Pulaski County Circuit Judge Herb Wright said he expects to decide by the end of the week whether to strip a Fort Smith medical marijuana grower of its cultivation license, the final one to be awarded, over accusations that state regulators wrongly awarded the license two years ago.
Little Rock company 2600 Holdings LLC, operating as Southern Roots Cultivation, disputed the licensing award in a lawsuit in January 2021, suing the state regulators, the Arkansas Medical Marijuana Commission and the Department of Finance and its Alcoholic Beverage Commission.
Southern Roots wants the judge to revoke the license and order the regulators to give it to them. The Arkansas Constitution allows only eight cultivation licenses.
Now, after a trip to the Arkansas Supreme Court, where justices found the state agencies could not use sovereign immunity to block the litigation, Southern Roots lawyers say they've amassed enough proof -- including testimony from Medical Marijuana Chairman James Miller and Alcoholic Beverage director Doralee Chandler -- to show the license was improperly awarded and that Southern Roots is entitled to summary judgment.
Further, Southern Roots says that since the regulators missed a deadline to respond to the lawsuit, the judge should disregard their late answer, as allowed under court rules, disallow the state's defense and rule in the company's favor. The state agencies are asking the judge to dismiss the lawsuit.
The grower's license went to Fort Smith hotelier Bennett "Storm" Nolan whose River Valley Production LLC of Fort Smith is producing marijuana as River Valley Relief Cultivation. Nolan and River Valley were not named as defendants in the suit, but Nolan petitioned the judge Monday to be allowed to join the litigation since a Southern Roots win "may destroy [Nolan's] multi-million dollar investment" to build its growing facility.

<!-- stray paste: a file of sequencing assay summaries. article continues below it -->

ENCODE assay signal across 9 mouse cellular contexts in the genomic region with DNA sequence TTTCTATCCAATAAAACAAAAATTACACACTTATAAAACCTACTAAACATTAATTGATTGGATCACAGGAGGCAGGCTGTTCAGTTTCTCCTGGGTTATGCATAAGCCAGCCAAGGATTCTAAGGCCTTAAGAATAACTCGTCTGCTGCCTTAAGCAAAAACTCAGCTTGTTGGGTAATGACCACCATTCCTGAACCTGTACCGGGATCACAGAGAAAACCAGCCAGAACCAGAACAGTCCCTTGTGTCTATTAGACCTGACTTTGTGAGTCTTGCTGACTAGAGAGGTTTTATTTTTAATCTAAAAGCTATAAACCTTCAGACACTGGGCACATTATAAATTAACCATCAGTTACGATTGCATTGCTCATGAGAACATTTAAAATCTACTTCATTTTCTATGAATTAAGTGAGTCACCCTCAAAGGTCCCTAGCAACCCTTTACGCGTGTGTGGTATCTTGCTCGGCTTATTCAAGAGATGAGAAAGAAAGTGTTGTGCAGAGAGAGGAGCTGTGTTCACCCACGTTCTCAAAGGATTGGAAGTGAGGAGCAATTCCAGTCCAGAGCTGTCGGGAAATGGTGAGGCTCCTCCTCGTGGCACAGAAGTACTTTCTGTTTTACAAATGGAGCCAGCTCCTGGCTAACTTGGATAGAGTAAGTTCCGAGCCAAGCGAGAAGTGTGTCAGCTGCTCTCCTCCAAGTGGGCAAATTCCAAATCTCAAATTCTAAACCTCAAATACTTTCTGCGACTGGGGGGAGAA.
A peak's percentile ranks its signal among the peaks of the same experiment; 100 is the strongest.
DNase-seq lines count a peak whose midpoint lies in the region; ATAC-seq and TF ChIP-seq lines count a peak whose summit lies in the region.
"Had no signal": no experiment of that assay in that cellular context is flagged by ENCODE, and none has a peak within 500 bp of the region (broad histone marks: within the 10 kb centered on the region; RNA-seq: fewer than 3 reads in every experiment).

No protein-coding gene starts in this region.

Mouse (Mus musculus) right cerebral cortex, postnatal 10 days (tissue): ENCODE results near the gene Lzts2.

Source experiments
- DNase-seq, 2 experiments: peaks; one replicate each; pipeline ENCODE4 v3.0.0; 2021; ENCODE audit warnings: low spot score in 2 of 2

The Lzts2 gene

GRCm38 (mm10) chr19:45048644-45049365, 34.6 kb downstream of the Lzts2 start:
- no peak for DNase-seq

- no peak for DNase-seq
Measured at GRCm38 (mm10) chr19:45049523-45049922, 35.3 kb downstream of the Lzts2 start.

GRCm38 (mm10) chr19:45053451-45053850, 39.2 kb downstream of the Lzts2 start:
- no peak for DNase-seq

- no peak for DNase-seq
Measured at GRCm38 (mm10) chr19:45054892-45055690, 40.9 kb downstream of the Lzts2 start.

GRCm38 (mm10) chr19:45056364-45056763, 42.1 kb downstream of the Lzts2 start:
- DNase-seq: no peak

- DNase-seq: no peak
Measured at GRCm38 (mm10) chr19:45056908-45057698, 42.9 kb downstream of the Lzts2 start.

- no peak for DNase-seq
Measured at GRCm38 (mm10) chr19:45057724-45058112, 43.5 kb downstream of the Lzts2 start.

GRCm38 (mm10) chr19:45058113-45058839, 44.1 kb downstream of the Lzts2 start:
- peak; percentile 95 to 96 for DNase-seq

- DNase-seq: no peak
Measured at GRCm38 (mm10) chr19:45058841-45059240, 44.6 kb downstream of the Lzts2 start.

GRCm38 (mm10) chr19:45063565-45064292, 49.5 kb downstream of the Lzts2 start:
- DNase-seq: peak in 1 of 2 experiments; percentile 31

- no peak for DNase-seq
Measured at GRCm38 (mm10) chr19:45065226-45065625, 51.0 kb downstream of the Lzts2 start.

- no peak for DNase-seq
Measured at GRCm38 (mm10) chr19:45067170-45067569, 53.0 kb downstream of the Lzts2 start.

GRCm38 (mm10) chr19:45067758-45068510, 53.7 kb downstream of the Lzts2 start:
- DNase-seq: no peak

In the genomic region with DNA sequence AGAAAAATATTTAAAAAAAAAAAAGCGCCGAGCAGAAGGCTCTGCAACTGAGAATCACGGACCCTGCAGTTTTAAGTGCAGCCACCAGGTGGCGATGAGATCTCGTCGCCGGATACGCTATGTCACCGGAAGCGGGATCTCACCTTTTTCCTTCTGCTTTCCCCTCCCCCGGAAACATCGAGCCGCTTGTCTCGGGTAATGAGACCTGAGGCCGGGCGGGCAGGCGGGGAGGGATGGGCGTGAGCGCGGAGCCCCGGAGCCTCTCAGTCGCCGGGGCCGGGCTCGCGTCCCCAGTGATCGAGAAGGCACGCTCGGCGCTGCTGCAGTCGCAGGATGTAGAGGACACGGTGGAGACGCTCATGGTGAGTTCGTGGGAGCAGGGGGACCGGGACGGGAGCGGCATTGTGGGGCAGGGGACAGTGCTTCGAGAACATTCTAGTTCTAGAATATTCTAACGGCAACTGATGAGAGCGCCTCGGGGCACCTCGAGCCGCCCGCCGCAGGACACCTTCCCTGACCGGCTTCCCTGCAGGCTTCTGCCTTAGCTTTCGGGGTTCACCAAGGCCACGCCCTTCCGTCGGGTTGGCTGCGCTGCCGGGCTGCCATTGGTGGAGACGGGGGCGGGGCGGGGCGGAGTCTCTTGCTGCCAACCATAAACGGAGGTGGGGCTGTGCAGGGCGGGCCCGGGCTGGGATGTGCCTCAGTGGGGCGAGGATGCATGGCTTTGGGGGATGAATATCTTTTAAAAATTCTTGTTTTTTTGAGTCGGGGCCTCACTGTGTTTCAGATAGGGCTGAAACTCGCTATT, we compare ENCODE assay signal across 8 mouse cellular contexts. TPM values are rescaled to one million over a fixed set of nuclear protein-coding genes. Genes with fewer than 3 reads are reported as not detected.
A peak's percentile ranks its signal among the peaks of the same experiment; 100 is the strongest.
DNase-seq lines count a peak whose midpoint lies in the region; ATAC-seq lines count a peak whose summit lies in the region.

Nolan, represented by attorney Matthew Horan of the Smith, Cohen & Horan firm of Fort Smith, argues that the Arkansas Rules of Civil Procedure and court precedent require that he be allowed to oppose Southern Roots so he can protect his interest in the outcome.
In the 14-page pleading, Nolan states that if the judge allows him to challenge Southern Roots' lawsuit, he will argue that the case should be dismissed because, among other things, Southern Roots is ineligible to receive a cultivation license since the medical marijuana constitutional amendment only allows people, not companies, to hold the licenses.
If the judge won't dismiss the suit, Nolan wants him to delay a decision on Southern Roots' summary judgment motion until he and his lawyers have had enough time to investigate the case and mount a defense against that motion.
In its pleadings, Southern Roots disputes that Nolan should be allowed to intervene because his River Valley company did not exist when the license was awarded, which prevents him from having any protected interest in the litigation.